I am aware that Discovery Health paid him an amount of R705.20 for a 10-15 minute appointment that was a complete and total waste of time and money.

And the Provigil that he prescribed is completely and totally and utterly useless as an anti-fatigue drug. I am still having to top up very heavily with over-the-counter stimulants at MKem on a daily basis.

I really thought that the question " What brings you here today"  is a standard BASIC question that ALL doctors are taught to ask their patients, while in medical school.......... (especially when the visit is NOT a routine visit).

I wrote to Discovery Health about the appointment, and they recommended that I write to the Registrar of the HPCSA to report the matter. I am still deciding whether or not to actually do so. I have been with this neurologist for 11 years, but I feel that he is starting to loose his marbles. I cannot understand why he conducted the appointment the way he did. If he assumed that it was just a routine appointment, then why didn''t he examine me?

Was he so focussed on gaining a kick-back from the Provigil prescription, that he completely forgot to ask me what I had come to see him for?

Should I be visiting him again? Or should I rather visit someone else in future?

I don''t feel like taking any of my Multiple Sclerosis medications at the moment as I suspect that he is receiving kick-backs from them. They don''t seem to be helping me at all and some of them can cause (or exacerbate) anxiety as a side effect (e.g. Provigil and Betaferon).

Am I over-reacting by feeling that the treatment I received during this appointment was shoddy and unprofessional?

Should I be reporting the matter to the HPCSA or should I just let it go and visit a different neurologist in future?


Multiple Sclerosis Patient

Answer 512 views

01 Jan 0001

WOW, this is a LONG one ! And posting it three times is surely an accident, but the cumulative effect feels rather overwhelming ! Lets see.
Over-all, it sounds as though your elderly neurologist may be getting a bit past it ? Maybe a second opinion from a fresh younger neurologist would be useful ?
Yes, he should of course have asked you why specifically you had arranged to see him at that time - but I suppose you could also have been a bit more assertive and told him anyway ! IF that information hadn't led him to more pertinent questioning and physical examination, then you'd have had stronger grounds for complaint.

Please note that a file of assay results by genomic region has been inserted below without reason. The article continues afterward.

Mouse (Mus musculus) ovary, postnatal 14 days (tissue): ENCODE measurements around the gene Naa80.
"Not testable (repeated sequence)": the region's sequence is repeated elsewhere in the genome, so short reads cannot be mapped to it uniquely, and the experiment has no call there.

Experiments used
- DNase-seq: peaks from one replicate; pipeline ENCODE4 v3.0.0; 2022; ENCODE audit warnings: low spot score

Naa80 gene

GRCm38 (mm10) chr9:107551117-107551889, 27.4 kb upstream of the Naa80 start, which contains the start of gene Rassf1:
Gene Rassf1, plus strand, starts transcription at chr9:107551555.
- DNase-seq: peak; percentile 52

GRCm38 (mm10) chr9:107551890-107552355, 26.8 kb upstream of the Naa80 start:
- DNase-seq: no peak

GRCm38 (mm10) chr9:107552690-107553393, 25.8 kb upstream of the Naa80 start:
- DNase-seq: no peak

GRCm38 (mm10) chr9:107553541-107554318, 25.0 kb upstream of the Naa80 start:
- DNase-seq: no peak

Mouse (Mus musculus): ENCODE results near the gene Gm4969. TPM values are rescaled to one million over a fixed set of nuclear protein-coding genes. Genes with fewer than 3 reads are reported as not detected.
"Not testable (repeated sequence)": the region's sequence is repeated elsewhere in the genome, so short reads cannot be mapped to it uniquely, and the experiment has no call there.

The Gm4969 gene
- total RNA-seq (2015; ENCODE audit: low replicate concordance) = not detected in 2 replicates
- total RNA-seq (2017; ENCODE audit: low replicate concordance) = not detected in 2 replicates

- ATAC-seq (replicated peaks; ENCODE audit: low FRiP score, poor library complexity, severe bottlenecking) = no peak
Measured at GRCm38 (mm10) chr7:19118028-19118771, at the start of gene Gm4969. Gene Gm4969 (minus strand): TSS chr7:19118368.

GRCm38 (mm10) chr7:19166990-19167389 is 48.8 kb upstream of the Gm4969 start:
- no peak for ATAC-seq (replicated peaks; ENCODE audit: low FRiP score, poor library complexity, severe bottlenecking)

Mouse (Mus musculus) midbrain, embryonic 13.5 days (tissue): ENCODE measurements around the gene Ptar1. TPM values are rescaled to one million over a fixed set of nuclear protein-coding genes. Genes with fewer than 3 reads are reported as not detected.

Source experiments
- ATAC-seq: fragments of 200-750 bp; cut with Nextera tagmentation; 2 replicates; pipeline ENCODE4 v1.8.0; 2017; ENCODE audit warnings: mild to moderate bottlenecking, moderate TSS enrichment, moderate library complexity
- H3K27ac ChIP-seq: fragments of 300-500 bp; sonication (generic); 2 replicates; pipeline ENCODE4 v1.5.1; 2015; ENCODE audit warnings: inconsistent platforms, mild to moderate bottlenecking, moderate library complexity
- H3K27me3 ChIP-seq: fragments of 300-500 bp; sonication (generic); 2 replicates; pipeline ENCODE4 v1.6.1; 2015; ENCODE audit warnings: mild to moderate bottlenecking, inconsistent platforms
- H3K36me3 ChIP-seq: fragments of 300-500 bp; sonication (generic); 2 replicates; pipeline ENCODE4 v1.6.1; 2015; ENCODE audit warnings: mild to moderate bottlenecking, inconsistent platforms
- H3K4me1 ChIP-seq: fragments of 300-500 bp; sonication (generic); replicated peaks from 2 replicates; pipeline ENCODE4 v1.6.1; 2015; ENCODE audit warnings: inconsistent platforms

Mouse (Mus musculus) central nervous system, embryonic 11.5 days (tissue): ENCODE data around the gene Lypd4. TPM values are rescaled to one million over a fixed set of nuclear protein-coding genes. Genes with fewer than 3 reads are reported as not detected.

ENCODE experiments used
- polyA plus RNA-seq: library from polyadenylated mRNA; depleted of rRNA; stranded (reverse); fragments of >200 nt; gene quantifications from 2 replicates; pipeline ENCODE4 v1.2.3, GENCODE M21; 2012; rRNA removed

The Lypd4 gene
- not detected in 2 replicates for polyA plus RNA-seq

Having had a relapse was indeed very significant and he needed to be told about that.
Its not totally clar from your message, but did you actually try to Provigil for a month, and find it to be of no use to you ? Or did you decide it wouldn't be helpful and not get it and take it ? Some people find it very useful indeed, and I gather it is used by the US military special ops teams to help them keep alert during special missions, so it must be of some use to someone !
DO I understand that you took it and still felt it necessary to back it up with the over-the-counter stimulants ? The dependency on those could be relevant, and might even interfere with the actions of Provigil or other drugs.
I haven't heard of kickbacks for prescribing Provigil ! But then, despite the many wicked people I have come across in life, nobody's even offered me a kickback so far !
And whether or not he got kickbacks ( which is actually highly unlikely ) if the MS meds have been helpful for you, surely you should remain on them ? For your own sake ?
I'm really not sure whether reporting the matter to the HPCSA would help you - in my experience over many years, they have been pretty well useless in dealing with terribly serious offenses and other matters, and they could waste your time considerably without ptoviding you with any satisfaction in the end. Better to see a second opinion from a younger and more energetic doctor. Maybe also it'd be easier for your new neurologist to get copies of your previous medical records if you part from your old neuro in a more neutral if not exactly friendly fashion ?